OPERA SCENE-FLORENCIA EN EL AMAZONAS
By John Patrick Ford
Spanish opera about the Americas is a rare topic in the opera repertory. San Diego Opera has been a champion to serve its Latino audience and brought a “classic” Spanish production to the Civic Theatre on March 17.
The setting is the Amazon River where an opera star is returning to her roots and also searching for her missing lover. The deepest mysteries of the Amazon jungle were set to music by Mexican composer Daniel Catán in his third opera Florencia en el Amazonas. Staged on a river boat passing through some of the darkest, wild
stretches of the Amazon, the passengers experience some spiritual awakenings as strange creatures emerge in the hazy moonlight.
The jungle in Florencia has a similar whispering sound created by oboes, flutes, harp, special drums and a marimba applying a Brazilian rhythm sound. It is the sound of a tropical storm and the flow of the river. An African drum captures the crisp rhythms of tropical rain and rumbles of an Amazon storm. The jungle becomes an extension of the state of mind. These were the insights written by Catán for the program notes for the 1996 Los Angeles Opera production.
The opera is not just a reverie of sound. There is a dramatic plot involving a famous opera diva returning to her home city for a recital. She travels incognito and mixes with the other passengers who create their own subplots of relationships while the steamer glides up the river.
Catán’s compositions are often compared to Debussy and Puccini with some Richard Strauss overtones. After the premiere of Florencia, a German music critic called it “warmed over verismo.” Perhaps that is why Catán is rapidly expanding in the contemporary repertory. There is a definite similarity between Florencia and Strauss who ended his opera Daphne with the girl by the well transforming into a tree.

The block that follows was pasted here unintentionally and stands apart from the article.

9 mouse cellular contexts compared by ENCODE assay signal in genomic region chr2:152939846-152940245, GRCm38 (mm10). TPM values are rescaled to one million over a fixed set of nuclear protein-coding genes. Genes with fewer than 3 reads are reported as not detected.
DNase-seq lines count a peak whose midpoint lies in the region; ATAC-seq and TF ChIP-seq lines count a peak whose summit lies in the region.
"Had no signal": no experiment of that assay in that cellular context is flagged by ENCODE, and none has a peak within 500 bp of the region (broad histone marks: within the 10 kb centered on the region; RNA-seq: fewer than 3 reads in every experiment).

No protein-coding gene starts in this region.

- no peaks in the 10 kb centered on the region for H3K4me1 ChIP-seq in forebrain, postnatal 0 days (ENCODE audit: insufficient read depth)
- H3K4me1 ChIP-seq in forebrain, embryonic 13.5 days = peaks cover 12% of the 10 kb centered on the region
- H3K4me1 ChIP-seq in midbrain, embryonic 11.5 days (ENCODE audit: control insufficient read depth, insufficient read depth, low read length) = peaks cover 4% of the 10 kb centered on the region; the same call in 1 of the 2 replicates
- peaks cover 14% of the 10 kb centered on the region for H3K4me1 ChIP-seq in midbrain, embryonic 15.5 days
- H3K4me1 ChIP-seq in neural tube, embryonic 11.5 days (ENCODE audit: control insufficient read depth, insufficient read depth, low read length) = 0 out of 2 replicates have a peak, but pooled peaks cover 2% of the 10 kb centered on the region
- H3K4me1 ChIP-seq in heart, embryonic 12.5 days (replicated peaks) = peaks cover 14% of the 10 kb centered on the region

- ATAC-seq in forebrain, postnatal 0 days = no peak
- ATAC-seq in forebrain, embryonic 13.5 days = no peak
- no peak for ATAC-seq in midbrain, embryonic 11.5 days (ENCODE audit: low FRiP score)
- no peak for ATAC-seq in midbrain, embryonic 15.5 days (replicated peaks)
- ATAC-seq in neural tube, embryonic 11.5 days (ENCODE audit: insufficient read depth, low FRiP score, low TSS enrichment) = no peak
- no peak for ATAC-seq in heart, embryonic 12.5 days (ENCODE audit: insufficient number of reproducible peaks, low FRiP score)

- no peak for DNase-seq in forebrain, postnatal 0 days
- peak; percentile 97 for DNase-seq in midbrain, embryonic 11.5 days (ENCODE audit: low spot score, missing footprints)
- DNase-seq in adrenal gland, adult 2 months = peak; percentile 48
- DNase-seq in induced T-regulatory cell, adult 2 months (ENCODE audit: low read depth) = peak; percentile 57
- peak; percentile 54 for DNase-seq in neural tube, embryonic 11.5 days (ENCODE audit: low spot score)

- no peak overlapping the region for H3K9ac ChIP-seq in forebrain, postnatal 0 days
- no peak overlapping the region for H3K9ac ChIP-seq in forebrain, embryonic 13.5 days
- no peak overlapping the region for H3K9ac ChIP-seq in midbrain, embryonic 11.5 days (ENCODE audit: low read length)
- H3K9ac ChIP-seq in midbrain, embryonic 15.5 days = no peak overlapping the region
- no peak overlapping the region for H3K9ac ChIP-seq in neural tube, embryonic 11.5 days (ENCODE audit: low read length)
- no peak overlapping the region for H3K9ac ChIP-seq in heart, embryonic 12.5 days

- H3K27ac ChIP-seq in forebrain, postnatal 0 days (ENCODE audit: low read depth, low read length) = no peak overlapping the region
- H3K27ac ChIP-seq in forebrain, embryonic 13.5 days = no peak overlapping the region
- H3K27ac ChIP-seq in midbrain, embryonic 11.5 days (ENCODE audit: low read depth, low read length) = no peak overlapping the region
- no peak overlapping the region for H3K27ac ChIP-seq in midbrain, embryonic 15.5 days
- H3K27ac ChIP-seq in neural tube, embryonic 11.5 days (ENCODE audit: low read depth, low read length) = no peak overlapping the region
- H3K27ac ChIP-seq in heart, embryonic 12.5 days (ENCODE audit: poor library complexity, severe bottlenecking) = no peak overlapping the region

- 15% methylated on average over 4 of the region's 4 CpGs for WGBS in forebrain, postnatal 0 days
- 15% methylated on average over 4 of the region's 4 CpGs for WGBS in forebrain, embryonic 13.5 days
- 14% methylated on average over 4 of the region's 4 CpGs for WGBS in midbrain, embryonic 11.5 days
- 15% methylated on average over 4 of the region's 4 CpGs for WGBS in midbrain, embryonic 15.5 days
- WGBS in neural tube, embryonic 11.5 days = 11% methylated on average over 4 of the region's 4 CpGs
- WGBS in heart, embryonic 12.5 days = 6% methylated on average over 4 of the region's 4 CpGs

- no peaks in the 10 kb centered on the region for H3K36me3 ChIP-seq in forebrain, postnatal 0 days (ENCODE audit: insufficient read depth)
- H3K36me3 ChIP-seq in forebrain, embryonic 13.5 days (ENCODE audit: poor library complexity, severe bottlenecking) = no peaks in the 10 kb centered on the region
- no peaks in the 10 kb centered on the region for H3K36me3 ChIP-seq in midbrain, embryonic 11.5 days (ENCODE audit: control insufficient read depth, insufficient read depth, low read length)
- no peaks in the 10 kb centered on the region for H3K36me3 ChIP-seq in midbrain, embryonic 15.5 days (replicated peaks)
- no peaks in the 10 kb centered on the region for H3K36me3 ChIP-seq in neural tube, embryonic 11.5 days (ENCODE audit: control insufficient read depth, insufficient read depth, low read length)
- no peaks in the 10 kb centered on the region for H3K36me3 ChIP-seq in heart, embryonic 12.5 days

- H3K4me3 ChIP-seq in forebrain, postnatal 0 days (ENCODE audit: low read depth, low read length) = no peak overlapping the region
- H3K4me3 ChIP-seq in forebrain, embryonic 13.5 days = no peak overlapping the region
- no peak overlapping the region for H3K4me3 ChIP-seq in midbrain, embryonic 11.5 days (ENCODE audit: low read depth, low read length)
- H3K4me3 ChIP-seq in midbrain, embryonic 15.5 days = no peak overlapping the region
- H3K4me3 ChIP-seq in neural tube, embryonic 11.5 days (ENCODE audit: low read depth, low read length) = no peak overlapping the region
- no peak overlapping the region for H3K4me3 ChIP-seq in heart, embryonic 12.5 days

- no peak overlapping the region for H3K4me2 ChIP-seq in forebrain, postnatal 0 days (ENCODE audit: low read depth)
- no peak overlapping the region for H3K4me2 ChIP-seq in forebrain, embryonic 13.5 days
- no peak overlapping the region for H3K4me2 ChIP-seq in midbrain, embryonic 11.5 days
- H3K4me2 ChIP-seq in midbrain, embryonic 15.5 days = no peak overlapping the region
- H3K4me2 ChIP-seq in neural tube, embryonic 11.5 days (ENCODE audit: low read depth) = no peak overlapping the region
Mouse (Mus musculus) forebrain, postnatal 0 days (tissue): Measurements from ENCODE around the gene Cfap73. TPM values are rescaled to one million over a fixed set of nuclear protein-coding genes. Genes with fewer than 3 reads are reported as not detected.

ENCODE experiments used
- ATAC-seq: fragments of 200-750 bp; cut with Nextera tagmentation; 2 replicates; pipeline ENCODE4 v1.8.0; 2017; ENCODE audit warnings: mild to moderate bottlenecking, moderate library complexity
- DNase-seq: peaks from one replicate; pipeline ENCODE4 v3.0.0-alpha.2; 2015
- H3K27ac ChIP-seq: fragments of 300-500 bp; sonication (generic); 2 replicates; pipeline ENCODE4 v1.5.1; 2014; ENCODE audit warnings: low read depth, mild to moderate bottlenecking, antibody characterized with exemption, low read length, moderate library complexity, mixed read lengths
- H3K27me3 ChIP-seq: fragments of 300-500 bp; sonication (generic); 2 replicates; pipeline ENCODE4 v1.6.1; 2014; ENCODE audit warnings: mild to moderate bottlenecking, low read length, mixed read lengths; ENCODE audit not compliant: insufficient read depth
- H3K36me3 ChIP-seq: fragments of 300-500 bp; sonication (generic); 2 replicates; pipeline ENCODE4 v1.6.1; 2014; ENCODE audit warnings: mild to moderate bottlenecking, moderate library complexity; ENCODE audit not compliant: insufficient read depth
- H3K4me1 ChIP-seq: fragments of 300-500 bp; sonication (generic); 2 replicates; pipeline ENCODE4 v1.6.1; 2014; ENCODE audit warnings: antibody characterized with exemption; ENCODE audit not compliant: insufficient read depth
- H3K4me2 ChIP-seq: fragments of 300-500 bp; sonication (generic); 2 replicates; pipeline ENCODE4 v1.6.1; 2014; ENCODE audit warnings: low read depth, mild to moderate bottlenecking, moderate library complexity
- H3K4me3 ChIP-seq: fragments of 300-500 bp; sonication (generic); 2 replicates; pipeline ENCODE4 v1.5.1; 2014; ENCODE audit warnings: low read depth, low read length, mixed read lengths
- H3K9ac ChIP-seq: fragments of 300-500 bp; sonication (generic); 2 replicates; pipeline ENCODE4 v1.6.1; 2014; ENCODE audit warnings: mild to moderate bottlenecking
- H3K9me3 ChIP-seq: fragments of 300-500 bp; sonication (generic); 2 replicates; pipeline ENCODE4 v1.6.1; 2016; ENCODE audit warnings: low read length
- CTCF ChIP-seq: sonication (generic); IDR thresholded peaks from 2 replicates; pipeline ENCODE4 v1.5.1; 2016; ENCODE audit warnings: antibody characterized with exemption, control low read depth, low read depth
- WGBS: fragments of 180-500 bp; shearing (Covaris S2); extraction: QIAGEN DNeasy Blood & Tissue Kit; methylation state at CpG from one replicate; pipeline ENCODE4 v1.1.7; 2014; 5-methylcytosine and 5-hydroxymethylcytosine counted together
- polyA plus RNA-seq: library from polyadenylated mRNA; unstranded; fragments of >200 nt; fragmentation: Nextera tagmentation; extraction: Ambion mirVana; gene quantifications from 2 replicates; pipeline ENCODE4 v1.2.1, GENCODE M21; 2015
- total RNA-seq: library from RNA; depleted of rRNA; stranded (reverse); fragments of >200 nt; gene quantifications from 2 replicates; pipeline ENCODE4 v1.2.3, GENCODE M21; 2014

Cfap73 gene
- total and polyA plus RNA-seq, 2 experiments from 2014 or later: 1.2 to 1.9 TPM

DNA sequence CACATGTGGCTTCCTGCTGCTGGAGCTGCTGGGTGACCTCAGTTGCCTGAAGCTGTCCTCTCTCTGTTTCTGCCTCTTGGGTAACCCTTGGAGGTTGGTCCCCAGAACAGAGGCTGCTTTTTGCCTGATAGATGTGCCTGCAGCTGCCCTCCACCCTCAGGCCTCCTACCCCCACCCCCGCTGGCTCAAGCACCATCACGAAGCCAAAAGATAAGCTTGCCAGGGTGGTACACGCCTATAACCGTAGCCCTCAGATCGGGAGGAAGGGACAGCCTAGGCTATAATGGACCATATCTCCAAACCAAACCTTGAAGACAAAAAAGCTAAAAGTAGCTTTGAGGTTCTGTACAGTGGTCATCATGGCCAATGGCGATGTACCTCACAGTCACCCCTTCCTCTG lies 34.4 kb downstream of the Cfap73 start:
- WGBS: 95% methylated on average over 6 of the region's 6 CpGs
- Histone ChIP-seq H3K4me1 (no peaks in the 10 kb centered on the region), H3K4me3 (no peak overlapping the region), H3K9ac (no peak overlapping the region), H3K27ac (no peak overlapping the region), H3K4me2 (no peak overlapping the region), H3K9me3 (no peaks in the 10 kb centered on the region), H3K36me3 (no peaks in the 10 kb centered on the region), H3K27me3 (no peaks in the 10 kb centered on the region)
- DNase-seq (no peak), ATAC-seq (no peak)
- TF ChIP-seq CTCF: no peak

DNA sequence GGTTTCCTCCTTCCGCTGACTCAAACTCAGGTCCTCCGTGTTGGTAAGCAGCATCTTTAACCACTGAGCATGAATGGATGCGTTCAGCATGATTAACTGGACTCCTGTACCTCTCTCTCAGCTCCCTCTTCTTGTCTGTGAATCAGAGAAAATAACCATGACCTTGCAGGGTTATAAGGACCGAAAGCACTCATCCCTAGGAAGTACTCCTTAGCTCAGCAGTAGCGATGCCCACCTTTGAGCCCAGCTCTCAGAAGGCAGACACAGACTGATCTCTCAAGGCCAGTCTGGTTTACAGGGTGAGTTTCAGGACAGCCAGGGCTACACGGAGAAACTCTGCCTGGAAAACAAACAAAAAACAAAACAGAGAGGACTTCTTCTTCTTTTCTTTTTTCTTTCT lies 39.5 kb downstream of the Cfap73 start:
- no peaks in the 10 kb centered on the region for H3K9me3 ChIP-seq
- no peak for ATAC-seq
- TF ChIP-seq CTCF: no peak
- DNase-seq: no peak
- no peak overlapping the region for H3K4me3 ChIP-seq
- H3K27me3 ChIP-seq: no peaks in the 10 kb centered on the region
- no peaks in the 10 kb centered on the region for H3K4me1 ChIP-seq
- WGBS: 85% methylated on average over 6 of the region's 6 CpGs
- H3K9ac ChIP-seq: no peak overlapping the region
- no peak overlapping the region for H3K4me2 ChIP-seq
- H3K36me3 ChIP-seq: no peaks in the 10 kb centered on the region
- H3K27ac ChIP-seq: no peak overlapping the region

Other passengers on the voyage include a couple that is finding a relationship and another married couple that is losing it. An antagonistic woman journalist is aboard to interview the diva for a book after her performance at the end of the voyage. Because Florencia was traveling incognito, the writer was openly candid with the background about her subject until she discovers Florencia’s real identity.
There is a severe tropical storm that disables the steamboat. While cast adrift, the strange jungle creatures emerge to cast their spell on the passengers. At this time Florencia doubts she will find her lover Cristóbal in the dense wilderness and begins her transformation to join him spiritually.
As the river boat reaches its destination, an epidemic of cholera forces the quarantine of the passengers on board the ship. This seems to be the only connection to the novel “Love in the Time of Cholera” on which the libretto was based.
In the end Florencia becomes so spellbound with the mysteries of the jungle and her confinement on ship that she symbolically morphs into a butterfly to join the spirit of her lost lover. That is what the magic of opera is all about.